An assessment is a comprehensive appraisal of an individual’s functioning, used to make recommendations for treatment, placement or to measure treatment progress. OJJ uses many types of assessment tools. The most typical are psychological assessments and risk assessments.
For youth in the community, psychological screening and assessments are accessed primarily through the Louisiana’s Behavioral Health Managed Care system. While in secure care, screening and assessments are conducted by the contracted medical provider. Information collected through these assessments is used by OJJ staff to shape the youth’s service plan, and to make recommendations to the courts for programming.
In 2010, after almost two years of careful study in partnership with the MacArthur Foundation and other stakeholders, OJJ adopted the SAVRY (Structured Assessment of Violence Risk in Youth) as the tool used to assess all youth placed in our custody or supervision. The SAVRY protocol targets empirically-based risk and needs factors that, if appropriately treated, may reduce a youth’s risk for offending in the future. Individualized plans for the rehabilitation services for each OJJ youth, all of whom will eventually be returned to their home communities, emerge from the SAVRY assessment results.
Progress in standardizing assessment has resulted from efforts on the part of both agency leaders and national experts. Statewide implementation of the SAVRY has been fully carried out, including electronic connectivity with the case management system, all professional training, and policy alignment. OJJ collects and analyzes the data available to determine what changes are indicated for the continuum of care for our youth.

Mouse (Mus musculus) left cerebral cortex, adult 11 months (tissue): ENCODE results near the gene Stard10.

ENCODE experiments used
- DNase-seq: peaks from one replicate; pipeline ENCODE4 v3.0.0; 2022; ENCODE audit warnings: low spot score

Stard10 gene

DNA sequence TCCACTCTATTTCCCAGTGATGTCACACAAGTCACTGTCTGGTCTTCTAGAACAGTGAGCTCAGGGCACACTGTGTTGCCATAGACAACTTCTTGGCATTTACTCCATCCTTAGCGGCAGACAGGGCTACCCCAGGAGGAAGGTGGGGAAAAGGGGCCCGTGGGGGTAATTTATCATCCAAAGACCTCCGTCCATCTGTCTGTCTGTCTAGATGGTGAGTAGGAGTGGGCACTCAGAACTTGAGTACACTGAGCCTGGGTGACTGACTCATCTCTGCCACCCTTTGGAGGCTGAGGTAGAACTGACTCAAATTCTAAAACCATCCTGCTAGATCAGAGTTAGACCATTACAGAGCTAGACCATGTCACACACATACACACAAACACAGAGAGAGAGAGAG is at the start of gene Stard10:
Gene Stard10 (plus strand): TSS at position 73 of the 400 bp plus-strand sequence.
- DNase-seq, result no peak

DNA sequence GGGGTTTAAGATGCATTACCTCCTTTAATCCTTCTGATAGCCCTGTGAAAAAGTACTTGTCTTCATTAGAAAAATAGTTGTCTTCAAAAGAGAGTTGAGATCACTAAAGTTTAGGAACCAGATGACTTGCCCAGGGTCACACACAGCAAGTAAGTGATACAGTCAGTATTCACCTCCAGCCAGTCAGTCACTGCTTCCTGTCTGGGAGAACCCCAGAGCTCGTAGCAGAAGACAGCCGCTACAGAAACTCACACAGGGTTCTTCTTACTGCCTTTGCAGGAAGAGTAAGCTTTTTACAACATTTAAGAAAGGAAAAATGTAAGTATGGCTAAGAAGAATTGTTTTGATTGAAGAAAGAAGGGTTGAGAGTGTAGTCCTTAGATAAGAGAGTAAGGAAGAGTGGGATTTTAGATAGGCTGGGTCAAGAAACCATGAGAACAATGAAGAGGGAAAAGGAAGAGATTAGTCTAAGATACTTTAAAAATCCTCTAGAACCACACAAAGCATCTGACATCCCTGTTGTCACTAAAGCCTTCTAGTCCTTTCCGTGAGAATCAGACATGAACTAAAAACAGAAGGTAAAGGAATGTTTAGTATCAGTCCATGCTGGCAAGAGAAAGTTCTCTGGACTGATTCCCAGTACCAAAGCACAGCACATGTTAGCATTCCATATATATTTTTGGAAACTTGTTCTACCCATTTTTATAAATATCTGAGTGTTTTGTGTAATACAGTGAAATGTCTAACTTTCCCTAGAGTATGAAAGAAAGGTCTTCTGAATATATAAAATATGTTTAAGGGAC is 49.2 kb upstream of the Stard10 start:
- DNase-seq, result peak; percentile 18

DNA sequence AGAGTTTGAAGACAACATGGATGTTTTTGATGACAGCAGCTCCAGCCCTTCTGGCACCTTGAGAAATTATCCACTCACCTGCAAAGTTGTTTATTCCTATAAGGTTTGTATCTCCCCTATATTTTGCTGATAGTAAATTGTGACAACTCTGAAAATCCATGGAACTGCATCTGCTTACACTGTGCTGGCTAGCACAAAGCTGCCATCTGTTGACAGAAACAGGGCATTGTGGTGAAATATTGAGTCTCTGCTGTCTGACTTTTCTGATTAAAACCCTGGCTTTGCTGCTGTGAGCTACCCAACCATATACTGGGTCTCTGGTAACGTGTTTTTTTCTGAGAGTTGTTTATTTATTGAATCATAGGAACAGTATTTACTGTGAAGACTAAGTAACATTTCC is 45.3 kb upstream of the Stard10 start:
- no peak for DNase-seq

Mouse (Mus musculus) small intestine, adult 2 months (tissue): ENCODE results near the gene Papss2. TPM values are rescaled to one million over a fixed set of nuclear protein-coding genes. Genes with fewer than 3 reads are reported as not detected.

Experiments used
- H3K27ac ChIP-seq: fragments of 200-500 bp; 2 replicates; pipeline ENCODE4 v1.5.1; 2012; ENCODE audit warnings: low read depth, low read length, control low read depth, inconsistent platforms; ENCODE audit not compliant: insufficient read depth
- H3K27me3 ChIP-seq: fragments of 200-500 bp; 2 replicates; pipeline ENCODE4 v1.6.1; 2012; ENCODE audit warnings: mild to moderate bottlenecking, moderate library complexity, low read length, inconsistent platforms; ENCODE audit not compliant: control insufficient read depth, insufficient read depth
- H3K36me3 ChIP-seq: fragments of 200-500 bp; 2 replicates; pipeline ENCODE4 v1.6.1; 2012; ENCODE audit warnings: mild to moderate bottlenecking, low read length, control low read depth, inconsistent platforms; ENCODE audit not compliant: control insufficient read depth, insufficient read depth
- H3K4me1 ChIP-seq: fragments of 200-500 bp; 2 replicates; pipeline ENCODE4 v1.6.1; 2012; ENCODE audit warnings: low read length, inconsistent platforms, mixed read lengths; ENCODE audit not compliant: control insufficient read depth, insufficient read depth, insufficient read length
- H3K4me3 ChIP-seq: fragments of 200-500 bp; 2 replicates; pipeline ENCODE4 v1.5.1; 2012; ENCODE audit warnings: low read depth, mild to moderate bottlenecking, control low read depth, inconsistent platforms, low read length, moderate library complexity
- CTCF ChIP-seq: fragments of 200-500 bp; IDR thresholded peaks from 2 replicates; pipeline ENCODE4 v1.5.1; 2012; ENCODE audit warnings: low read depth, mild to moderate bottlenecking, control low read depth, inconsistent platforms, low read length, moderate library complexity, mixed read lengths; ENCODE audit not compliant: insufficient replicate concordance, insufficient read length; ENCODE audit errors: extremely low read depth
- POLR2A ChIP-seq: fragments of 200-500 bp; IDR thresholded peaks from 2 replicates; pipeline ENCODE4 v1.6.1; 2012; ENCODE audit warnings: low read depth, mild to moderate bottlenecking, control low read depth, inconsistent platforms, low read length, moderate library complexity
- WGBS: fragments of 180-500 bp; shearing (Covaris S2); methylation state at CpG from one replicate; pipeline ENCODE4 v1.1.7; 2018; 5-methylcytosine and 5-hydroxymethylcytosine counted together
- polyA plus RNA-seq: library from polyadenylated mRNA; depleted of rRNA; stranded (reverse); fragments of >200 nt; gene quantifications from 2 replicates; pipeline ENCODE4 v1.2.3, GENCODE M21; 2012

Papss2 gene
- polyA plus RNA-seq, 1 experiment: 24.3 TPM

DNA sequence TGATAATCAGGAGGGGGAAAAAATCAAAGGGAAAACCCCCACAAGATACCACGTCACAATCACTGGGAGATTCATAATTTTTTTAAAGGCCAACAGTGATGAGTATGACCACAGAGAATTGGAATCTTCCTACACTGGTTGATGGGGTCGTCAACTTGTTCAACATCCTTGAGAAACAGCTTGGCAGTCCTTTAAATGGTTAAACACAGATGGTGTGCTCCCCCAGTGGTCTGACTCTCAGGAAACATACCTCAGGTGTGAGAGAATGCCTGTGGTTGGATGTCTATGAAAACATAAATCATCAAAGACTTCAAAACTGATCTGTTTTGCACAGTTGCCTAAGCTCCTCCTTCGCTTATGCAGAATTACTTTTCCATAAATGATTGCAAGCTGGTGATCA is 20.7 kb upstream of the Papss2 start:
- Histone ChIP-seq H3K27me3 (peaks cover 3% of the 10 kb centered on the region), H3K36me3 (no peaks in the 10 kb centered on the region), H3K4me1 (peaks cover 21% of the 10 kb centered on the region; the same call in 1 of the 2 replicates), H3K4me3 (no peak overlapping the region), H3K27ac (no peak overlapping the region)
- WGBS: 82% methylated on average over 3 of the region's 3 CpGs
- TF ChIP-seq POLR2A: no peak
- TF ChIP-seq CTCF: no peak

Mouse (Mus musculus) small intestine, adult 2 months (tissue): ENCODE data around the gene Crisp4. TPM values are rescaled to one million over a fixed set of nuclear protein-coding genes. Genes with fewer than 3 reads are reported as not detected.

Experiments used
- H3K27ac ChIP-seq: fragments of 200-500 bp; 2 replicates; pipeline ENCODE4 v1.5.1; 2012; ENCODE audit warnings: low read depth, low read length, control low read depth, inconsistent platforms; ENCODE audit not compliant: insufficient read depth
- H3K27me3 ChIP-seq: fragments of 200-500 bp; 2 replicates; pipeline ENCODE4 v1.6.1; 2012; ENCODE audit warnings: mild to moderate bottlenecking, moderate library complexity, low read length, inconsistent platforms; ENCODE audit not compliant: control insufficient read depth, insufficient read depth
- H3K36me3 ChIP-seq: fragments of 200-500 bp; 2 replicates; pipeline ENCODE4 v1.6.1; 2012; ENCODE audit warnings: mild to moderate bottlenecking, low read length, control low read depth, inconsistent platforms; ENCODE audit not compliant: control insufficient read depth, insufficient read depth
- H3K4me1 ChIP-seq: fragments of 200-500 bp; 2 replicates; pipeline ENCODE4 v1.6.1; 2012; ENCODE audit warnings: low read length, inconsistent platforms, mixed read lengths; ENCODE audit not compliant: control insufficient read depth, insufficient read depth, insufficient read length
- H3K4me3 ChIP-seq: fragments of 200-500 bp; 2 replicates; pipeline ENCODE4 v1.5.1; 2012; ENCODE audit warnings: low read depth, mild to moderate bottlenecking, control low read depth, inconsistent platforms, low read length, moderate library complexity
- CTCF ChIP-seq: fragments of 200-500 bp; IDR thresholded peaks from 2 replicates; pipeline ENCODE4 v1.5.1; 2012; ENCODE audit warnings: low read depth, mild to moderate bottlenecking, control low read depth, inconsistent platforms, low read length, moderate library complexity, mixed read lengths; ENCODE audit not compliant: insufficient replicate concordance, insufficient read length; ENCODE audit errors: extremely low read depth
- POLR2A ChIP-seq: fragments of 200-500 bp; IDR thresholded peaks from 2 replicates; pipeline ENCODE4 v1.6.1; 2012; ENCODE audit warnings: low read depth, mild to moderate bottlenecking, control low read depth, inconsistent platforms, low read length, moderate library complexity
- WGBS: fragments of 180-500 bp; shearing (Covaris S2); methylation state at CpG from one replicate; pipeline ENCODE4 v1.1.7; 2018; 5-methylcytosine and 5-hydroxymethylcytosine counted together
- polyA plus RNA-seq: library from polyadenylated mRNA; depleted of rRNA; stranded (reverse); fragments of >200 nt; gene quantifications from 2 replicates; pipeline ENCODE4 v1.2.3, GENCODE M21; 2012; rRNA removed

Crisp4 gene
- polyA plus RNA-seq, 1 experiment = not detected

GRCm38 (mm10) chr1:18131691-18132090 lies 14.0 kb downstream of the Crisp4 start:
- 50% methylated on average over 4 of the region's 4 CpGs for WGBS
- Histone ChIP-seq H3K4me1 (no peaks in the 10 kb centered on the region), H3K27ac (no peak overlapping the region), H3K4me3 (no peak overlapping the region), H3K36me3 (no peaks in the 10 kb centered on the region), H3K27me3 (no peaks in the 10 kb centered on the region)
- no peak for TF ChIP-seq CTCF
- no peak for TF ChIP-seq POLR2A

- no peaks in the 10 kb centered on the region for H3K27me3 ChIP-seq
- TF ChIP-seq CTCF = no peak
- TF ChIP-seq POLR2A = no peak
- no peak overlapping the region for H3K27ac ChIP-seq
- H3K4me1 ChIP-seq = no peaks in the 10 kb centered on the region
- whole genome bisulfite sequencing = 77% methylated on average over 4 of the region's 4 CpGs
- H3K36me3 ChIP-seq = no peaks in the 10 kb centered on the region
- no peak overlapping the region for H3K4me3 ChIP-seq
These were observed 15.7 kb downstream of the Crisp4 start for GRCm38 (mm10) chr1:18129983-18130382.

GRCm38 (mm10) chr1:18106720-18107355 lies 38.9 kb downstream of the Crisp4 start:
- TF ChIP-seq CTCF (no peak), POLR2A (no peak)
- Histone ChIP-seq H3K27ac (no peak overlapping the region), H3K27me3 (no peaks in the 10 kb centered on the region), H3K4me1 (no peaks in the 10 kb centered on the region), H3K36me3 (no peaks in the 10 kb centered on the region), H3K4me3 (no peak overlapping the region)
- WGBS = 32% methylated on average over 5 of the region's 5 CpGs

The anticipated result of the adoption and implementation of the SAVRY tool as our standard for risk assessment is movement of youth through available programming more effectively and efficiently. Rather than increasing the demand for secure care beds, for instance, some of the youth pending secure care may be re-assigned to more suitable placement, based upon their risk for violence and criminal behavior.
Service Coordination helps build stronger relationships and increased communication with stakeholders and other state agencies to enhance service delivery and create blended funding opportunities. Service Coordination addresses the needs of the youth in the least restrictive environment, with options allowing progressive movement throughout the system.
The Probation and Parole Officer (PPO) is the central point of contact, working to create an integrated effort among field staff, facilities, providers, family, and youth.
PPOs provide a comprehensive, integrated approach to the care, management, and service delivery for OJJ youth. PPOs are responsible for the youth’s initial entry into the OJJ system (court hearings, adjudications, etc.) As a coordinator of services, they take an active role in each phase of the youth’s classification, placement, and programming.
The PPO coordinates effective services and supervises the youth to ensure seamless case management. The PPO ensures that the youth’s service plan is implemented, followed, and modified as necessary.